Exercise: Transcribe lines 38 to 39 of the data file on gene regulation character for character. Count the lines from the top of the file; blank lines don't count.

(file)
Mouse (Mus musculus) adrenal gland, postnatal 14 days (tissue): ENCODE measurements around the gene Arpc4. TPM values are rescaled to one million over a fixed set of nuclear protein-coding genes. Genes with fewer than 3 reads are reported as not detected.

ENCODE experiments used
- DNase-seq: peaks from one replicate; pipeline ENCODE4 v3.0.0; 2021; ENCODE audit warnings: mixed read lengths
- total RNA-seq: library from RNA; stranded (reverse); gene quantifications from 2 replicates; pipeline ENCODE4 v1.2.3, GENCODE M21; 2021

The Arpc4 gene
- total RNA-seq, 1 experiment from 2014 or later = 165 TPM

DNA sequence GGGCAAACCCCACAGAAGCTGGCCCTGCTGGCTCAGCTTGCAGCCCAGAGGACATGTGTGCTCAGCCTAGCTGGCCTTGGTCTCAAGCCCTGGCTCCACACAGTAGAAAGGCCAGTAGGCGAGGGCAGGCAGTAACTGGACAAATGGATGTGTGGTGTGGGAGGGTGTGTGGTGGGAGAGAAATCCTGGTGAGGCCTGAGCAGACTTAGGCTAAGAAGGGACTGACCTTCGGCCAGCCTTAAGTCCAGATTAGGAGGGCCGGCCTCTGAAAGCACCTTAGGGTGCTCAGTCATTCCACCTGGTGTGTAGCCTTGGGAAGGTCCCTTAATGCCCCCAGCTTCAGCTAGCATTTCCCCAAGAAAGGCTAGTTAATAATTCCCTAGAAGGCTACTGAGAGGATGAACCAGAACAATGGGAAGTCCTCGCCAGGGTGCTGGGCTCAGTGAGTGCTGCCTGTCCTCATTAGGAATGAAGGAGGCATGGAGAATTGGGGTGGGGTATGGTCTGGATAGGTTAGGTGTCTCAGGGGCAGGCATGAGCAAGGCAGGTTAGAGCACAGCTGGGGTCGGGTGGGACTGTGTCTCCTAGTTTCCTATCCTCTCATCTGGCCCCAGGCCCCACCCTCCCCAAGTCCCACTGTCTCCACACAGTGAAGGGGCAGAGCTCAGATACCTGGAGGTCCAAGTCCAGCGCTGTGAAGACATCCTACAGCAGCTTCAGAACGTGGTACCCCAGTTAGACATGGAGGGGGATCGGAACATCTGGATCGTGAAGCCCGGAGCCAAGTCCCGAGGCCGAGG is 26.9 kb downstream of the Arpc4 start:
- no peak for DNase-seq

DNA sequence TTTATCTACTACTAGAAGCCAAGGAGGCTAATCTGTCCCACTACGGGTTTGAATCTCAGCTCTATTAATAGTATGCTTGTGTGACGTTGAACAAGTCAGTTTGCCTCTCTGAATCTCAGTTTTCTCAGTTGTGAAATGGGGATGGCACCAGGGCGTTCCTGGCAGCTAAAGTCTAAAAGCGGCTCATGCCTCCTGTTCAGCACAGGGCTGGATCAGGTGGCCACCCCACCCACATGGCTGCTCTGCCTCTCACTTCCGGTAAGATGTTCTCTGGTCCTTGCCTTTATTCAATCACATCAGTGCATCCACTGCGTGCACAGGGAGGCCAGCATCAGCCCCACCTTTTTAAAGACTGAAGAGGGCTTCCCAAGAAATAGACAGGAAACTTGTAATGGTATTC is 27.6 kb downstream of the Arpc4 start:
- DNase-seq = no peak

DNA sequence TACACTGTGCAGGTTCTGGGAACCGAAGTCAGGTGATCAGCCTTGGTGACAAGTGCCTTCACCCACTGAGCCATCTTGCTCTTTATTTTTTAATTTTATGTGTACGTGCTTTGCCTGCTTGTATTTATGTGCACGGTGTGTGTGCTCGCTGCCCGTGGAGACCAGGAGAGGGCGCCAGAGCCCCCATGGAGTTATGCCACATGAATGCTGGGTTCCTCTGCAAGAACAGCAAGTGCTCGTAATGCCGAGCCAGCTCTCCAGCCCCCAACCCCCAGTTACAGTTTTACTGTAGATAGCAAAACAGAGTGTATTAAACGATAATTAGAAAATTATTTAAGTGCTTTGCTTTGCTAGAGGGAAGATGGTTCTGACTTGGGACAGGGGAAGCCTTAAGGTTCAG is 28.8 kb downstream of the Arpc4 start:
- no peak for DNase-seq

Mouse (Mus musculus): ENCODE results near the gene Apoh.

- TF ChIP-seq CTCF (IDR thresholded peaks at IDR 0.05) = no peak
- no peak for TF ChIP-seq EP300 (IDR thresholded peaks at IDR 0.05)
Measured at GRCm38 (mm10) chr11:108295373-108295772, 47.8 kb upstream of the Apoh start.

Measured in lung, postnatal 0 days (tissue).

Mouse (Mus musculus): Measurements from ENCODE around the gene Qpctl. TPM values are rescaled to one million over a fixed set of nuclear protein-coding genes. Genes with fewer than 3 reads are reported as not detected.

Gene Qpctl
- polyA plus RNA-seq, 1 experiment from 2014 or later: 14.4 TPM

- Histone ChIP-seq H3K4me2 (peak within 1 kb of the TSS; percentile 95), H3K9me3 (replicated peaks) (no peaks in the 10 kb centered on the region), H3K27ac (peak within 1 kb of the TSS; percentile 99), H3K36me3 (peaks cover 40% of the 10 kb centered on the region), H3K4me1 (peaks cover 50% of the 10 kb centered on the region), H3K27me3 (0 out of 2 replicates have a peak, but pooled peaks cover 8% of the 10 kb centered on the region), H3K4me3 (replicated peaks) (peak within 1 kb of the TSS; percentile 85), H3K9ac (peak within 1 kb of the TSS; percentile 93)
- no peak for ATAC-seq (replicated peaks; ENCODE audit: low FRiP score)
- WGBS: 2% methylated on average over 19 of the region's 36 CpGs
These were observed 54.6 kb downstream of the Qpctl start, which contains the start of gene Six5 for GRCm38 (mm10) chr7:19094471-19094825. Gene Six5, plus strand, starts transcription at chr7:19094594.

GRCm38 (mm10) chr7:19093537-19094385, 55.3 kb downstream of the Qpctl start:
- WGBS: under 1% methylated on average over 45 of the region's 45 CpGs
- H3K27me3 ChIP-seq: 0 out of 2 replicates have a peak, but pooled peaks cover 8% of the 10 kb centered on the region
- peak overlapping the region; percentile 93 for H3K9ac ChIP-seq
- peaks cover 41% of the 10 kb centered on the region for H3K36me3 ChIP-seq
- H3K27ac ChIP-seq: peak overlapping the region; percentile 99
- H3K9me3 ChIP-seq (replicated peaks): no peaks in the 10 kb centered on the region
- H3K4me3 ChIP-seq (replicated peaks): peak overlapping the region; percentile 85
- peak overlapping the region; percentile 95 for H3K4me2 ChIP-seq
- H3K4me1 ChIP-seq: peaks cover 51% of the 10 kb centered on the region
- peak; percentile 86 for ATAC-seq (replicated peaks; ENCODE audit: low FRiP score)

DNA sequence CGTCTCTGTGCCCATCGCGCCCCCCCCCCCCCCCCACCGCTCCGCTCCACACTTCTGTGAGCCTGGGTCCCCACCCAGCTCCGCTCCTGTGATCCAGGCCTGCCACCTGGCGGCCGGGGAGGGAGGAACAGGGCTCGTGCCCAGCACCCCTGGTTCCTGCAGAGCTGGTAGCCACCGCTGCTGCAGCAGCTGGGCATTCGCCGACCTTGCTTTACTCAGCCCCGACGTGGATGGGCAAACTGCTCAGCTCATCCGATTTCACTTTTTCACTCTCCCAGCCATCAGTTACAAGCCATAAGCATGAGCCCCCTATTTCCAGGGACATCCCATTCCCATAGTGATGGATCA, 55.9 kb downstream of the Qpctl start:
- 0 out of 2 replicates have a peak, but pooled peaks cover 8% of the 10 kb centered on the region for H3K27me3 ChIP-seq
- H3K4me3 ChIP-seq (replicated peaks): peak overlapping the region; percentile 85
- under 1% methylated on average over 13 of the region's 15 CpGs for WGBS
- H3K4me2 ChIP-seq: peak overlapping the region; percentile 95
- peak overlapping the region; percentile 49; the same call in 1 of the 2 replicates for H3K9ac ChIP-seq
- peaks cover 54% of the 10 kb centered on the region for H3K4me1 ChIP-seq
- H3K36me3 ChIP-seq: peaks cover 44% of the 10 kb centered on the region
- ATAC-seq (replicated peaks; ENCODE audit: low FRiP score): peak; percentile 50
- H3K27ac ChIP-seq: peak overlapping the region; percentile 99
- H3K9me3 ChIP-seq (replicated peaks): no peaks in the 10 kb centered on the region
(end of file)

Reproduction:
- H3K4me3 ChIP-seq (replicated peaks): peak overlapping the region; percentile 85
- under 1% methylated on average over 13 of the region's 15 CpGs for WGBS